VL: Can we talk about Guy of Gisborne for a minute? After waiting two years for him to do something with that extremely large sword, he went and ran Marian through with it, which was a bit startling, to say the least. You said at the time that after that, he more or less had to die … and he did. Were you satisfied with his departure – and will you miss him?
RA: I always maintained that Gisborne was only interesting when he wasn’t getting what he wanted. Give him what he needs and it’s over. In simple terms, as one of the baddies of the piece, which was essentially aimed at youngsters, he really did have to suffer for the suffering he had caused. I am glad he was able to free himself from the burden of his actions and to die a noble death. I will miss him but that’s why it had to end, I would have hated to grow tired of that character, he was hard work to play and needed a lot of ‘concessions’. Much has been said critically about contradictions within this character, but it is my belief that much of our expectations of dramatic characters especially written for TV are paradoxically unrealistic. We expect them to be perfectly formed, that they are for example ‘always bad’, somehow linear. I believe that this is what leads to a stereotypical realization of that character, for if we look honestly to ‘life’, for realism, then we have to accept that is its possible for a man to kill the woman he loves, in a crime of passion, regret this till the day he dies, despise the man she truly loved, and yet still find a way to friendship with him. As I have said before, I don’t think it is unrealistic to believe that a serial killer can return home to his wife, who he loves dearly, tenderly kiss his newborn daughter good night, it’s just hard for us to accept. One of my great mantras is that ‘characters are at their most interesting when they are behaving out of character’, so when actors say: “my character just wouldn’t do that”, I always say ‘well see what happens when you ‘make’ them do that!’ I had to instruct myself like this quite frequently with Guy of Gisborne, which is why he became interesting to me. He helped me to develop as an actor, for this reason.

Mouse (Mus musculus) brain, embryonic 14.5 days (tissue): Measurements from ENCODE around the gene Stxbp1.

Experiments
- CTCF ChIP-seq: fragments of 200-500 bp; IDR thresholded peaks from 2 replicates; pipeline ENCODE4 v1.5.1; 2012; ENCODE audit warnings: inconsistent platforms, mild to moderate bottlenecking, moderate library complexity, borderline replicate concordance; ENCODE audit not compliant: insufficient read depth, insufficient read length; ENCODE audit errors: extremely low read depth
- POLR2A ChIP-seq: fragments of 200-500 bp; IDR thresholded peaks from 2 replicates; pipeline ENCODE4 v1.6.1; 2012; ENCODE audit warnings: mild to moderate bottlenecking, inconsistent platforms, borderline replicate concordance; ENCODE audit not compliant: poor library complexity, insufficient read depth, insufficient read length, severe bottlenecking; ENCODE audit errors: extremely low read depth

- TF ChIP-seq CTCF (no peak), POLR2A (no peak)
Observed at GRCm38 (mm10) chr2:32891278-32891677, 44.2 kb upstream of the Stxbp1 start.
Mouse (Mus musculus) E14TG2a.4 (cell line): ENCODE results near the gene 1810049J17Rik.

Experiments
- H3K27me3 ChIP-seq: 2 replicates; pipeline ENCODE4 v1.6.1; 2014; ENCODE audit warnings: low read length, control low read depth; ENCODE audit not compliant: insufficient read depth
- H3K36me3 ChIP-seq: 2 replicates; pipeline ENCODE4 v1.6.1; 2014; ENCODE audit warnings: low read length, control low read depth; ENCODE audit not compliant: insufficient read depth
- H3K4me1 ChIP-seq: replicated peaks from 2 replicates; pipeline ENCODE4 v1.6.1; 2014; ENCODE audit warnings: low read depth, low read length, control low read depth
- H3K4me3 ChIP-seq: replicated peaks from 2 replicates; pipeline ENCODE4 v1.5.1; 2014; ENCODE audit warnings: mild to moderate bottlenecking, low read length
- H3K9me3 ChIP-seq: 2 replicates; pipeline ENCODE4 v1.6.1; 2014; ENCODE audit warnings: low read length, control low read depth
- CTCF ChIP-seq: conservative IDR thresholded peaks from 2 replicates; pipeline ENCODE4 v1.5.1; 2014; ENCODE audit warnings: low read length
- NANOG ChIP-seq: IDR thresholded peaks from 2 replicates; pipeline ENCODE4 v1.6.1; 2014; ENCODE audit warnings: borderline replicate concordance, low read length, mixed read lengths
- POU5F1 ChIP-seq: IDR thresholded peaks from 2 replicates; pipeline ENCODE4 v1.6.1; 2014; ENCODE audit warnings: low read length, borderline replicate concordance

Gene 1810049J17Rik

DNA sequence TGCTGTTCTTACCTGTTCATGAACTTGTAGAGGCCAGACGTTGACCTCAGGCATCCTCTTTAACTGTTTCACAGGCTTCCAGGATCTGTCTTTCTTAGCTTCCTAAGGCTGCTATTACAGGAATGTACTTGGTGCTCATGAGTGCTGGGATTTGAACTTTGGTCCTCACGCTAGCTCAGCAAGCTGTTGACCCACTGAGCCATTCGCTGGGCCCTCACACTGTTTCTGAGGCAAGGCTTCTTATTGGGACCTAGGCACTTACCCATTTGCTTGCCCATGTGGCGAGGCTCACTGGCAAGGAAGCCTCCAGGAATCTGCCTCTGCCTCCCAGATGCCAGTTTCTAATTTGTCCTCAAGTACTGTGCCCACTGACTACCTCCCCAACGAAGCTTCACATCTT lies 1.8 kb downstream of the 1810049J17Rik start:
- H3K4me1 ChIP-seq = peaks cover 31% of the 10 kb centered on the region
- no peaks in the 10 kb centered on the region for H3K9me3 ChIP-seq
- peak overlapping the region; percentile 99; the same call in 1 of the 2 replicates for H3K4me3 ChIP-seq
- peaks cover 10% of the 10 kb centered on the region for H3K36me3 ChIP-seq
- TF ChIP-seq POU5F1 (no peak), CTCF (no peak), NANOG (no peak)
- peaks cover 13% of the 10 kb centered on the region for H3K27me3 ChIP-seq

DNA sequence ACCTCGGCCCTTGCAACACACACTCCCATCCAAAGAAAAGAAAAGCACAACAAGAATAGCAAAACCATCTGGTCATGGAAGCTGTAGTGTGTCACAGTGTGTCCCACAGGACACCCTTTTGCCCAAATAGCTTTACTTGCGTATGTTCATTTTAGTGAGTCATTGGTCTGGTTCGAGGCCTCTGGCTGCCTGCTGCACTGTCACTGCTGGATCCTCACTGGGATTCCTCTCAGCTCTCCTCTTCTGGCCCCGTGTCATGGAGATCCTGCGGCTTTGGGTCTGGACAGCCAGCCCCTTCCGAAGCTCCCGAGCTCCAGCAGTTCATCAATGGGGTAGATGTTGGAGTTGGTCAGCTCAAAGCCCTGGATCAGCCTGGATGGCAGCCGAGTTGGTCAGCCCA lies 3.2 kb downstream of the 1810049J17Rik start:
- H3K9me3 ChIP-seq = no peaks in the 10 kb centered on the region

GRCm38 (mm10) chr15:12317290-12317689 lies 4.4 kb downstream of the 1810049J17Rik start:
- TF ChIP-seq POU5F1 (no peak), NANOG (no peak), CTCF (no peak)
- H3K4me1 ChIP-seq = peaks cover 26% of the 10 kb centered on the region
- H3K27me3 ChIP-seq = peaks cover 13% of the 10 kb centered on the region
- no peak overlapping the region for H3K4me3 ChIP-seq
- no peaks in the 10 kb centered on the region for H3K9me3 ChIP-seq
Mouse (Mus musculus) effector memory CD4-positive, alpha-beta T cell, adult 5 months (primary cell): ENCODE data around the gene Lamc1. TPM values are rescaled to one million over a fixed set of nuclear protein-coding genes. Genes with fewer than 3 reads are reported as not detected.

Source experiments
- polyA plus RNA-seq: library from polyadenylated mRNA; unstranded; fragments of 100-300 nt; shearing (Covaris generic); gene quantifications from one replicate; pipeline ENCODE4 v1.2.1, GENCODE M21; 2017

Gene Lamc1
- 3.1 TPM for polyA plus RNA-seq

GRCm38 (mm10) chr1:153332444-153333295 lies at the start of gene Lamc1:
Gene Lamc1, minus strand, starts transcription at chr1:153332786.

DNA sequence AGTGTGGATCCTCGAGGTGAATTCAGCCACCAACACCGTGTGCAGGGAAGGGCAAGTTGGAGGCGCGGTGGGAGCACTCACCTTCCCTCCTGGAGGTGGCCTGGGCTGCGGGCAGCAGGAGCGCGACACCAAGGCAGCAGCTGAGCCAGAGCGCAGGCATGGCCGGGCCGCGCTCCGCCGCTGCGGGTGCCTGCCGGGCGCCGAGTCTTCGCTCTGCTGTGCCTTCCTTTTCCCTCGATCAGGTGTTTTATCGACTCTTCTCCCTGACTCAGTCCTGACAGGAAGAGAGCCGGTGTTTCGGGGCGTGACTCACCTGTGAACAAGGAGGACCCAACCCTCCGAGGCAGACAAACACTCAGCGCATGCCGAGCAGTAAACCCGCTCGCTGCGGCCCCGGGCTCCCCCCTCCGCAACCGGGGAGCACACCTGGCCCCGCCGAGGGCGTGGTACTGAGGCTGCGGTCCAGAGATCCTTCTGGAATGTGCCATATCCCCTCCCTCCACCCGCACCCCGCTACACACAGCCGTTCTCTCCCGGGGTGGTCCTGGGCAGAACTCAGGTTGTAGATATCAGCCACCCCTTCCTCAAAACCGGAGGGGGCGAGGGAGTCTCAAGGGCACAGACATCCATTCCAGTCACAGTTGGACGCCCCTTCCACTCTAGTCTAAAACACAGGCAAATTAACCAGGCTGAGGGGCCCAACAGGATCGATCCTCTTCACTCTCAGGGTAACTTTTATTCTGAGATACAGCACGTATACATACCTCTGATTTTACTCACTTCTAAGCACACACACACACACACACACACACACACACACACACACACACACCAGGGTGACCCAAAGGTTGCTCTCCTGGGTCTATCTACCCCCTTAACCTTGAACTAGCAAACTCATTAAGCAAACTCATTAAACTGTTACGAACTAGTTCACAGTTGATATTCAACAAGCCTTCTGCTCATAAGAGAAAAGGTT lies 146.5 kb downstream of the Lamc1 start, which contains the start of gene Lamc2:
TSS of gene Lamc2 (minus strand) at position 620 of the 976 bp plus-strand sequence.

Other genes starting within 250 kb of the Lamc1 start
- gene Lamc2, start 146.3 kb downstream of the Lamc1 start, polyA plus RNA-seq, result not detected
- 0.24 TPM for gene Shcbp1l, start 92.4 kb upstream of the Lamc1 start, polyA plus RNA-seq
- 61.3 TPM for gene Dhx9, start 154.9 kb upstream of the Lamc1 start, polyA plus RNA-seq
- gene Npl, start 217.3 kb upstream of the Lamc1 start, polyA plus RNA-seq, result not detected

VL: Whither Richard Armitage? Can you tell us what you have lined up next?
RA: A new 6-part TV series, a film, and a stage play based on a novel, which became a 60’s film classic. (Answers on a postcard please!) Hopefully, Spooks 9.
VL: “A stage play, based on a novel which became a 60’s screen classic” … well, that’s nothing if not intriguing … If – just for the sake of argument – the bubble burst tomorrow and your ‘phone stopped ringing … do you have any second or third strings to your bow? You’re a musician, I think?
RA: I am totally prepared for the phone to stop ringing; in fact I am probably going to disconnect that phone before it has a chance to ‘not ring’. I have a strong need to direct, but I would also like to produce. If I could turn back the clock, I would certainly be behind the camera.
VL: It’s become a custom on Vulpes for us to ask our guests to name their five favourite books – and give reasons. The floor is yours. Just be sure to give it back …
RA: The Lord of the Rings: the best adventure novel for a 12-year-old boy. A ‘road movie’. I was playing one of the Elves in a school play at the time (researching even back then).
Danny The Champion of the World: the first book where I realized I wasn’t reading words to make sense, just imagining the story in my mind.
The Sunne in Splendour: Slightly over blown but much needed antithesis of Shakespeare’s villain,
North and South: I don’t think I need to say why with this one.
Crime and Punishment: Intellectually aspirational read, which turned into a fascination with dark characters, (read this whilst prepping to play Macbeth at drama school, researching the nature of the guilty mind and the unraveling of a good man who does a bad deed, which then escalates into the creation of a full blown violent criminal).
VL: Good choices and interesting reasons … thank you very much indeed. And good luck with Richard III.
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Richard may be contacted via United Agents. Our thanks to them for their help with this interview.
(Much as I’d like to take full credit for all of the above questions, the intelligent ones were actually supplied by my fellow Book Fox Hilary … M.)